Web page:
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Print & eBook Design Differences

Created on: Feb 21, 2013 4:55 AM by CreateSpaceResources - Last Modified:  Feb 21, 2013 5:16 AM by CreateSpaceResources Friedlander.jpg

Print & eBook Design Differences

By Joel Friedlander



When independent authors get ready to publish their books these days, their projects usually include plans for both print books and eBooks. And that makes a lot of sense. With the growing popularity of E-readers like the Kindle, it's important to ensure the book you've worked so hard on is available to readers no matter which format they prefer.


But there are big differences between print books and eBooks. For instance,

  • Print books can be manufactured in different sizes and proportions, while eBooks are mostly just a text file
  • Some fonts or layouts might work great in print books, but will mostly be lost in eBooks
  • The basis of the design of print books is quite different than the design for eBooks


It's this last point that we'll focus on today. First, some background.


The Book as Two-Page Spreads


What is a book? Seems like a simple question, doesn't it? But the basic form of the traditional book comes from binding pages together inside a cover.


What this means, if you think about it, is that all the pages are connected to each other in a printed book. When you open the book, what you see is two pages side by side, or what we call a spread.


The page spread has historically been the basis of book design, since you never see just one page all by itself.


When we design books, we can use lots of design elements to help readers navigate them, and many of these elements are based on the two-page spread. Here are some elements that use the spread to create better books:

  • Putting your running heads at the outside margins of the pages will make your book look more solid.
  • Putting the running heads on the inside page margin will give the layout a very open look due to the negative space at the top of the pages.
  • You can center your running heads and put your folios (page numbers) at the bottom outside margins of the pages, for a classic look.
  • For a change try running feet - these are exactly the same as running heads, but placed at the bottom of the page instead of the top.
  • Combine the running feet with page numbers (folios) on the same line, with the folios at the outside margin and the running foot at the inside margin. This is a very unique look.
  • Create sidebars by enlarging the outside margins. Use a thin rule under your running head to help unify the page, and create text boxes that spread into the sidebar, or run illustrations on the full width of the page, protruding into the sidebar.


You can see there are a lot of variations available when you design with the two-page spread. All of these possibilities use the symmetry of the spread as the basis of their design.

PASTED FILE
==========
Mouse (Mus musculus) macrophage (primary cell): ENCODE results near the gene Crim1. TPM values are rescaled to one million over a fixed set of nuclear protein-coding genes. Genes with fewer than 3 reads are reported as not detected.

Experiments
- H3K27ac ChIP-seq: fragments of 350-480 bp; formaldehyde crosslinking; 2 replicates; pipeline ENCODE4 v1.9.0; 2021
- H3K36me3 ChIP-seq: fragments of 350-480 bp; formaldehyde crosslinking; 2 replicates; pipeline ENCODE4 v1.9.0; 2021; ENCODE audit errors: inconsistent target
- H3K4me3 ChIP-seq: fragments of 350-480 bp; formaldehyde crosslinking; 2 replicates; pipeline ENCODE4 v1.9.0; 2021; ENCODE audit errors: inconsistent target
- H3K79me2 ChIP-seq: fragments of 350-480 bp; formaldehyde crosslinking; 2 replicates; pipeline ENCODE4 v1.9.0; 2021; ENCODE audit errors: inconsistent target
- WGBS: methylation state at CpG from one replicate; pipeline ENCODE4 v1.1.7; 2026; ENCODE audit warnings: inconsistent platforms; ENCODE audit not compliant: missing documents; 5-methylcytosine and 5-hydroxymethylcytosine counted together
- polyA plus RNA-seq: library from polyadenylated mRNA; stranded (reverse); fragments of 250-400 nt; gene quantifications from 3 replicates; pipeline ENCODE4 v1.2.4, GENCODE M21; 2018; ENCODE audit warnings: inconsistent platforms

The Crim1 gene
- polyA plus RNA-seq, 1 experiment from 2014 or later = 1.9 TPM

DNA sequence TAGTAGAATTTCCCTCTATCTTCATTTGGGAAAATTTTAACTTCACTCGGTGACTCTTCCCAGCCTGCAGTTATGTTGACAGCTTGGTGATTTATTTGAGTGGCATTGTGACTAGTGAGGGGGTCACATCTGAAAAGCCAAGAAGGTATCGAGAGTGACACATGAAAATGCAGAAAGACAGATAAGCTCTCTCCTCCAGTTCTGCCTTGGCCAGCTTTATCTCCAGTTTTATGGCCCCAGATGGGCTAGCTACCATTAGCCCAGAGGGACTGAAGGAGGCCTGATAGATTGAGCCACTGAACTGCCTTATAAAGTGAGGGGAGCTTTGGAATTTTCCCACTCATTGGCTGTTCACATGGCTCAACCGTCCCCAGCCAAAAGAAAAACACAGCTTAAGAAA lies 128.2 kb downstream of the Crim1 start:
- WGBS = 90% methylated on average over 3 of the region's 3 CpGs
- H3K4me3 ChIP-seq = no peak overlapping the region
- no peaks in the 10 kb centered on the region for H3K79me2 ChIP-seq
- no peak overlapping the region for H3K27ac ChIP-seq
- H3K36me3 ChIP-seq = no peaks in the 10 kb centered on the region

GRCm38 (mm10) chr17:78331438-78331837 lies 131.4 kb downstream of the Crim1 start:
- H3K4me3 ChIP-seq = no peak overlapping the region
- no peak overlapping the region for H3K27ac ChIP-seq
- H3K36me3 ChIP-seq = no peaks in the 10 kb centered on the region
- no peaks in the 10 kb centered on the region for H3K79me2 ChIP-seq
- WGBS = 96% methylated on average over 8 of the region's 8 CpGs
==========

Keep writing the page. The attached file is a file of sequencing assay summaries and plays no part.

Now Comes the eBooks


Of course, most of those elements don't apply to eBooks. In the eBooks we have today, the basic unit of design is the screen.


This makes sense because the hardware that's needed to display eBook files - and the software that interprets the text for a specific E-reader - determines how your book will look.


You can show something that looks like a two-page spread in some eBook readers and tablets, but it's a software invention designed to make the transition to eBooks easier for people who have been holding bound books in their hands for their entire lives.


The spread is unnecessary and artificial in eBooks. However, a single page fits the screen perfectly, and most E-readers, including the Kindle, were designed quite intentionally to mimic the size and proportions of a trade paperback book page.


All of this means that the basic unit of design for eBooks is the single page, not the two-page spread.


If you're a self-published author who plans to issue your book in both print and eBook editions, you'll need to realize that a lot of the design we do based on the two-page spread must be thrown out in the eBook conversion.


If you've paid for a professional book design or taken the time and trouble to teach yourself enough to design your own book, this might be disheartening. But it's part of our production workflow now, and the dual production streams of almost all books have become the norm.


If you constructed your print book with the sole intention of making it easily convertible to eBook formats, you'd likely end up with a different-looking book than you would have if you just designed it for print. It wouldn't have any of the two-page spread design elements listed above, and there wouldn't be any sidebars. Material you might have put into a sidebar would simply be styled within the flow of the text.


Design Smarter


So think about what you might do with your book when you move into production.

  • If you'll mainly be selling print books, design with the spread in mind.
  • If eBooks will be your main sales vehicle, design your eBook based on a single page, and forget about the spreads.
  • If you're doing both, plan to use two different designs for each form of media.


This article was written exclusively for CreateSpace by Joel Friedlander. Joel is a paid contributor and the proprietor of Marin Bookworks in San Rafael, California, a publishing services company where he's helped launch many self-published authors. He blogs about book design, writing and self-publishing at Joel is also the author of the newly-published A Self-Publisher's Companion: Expert Advice for Authors Who Want to Publish.


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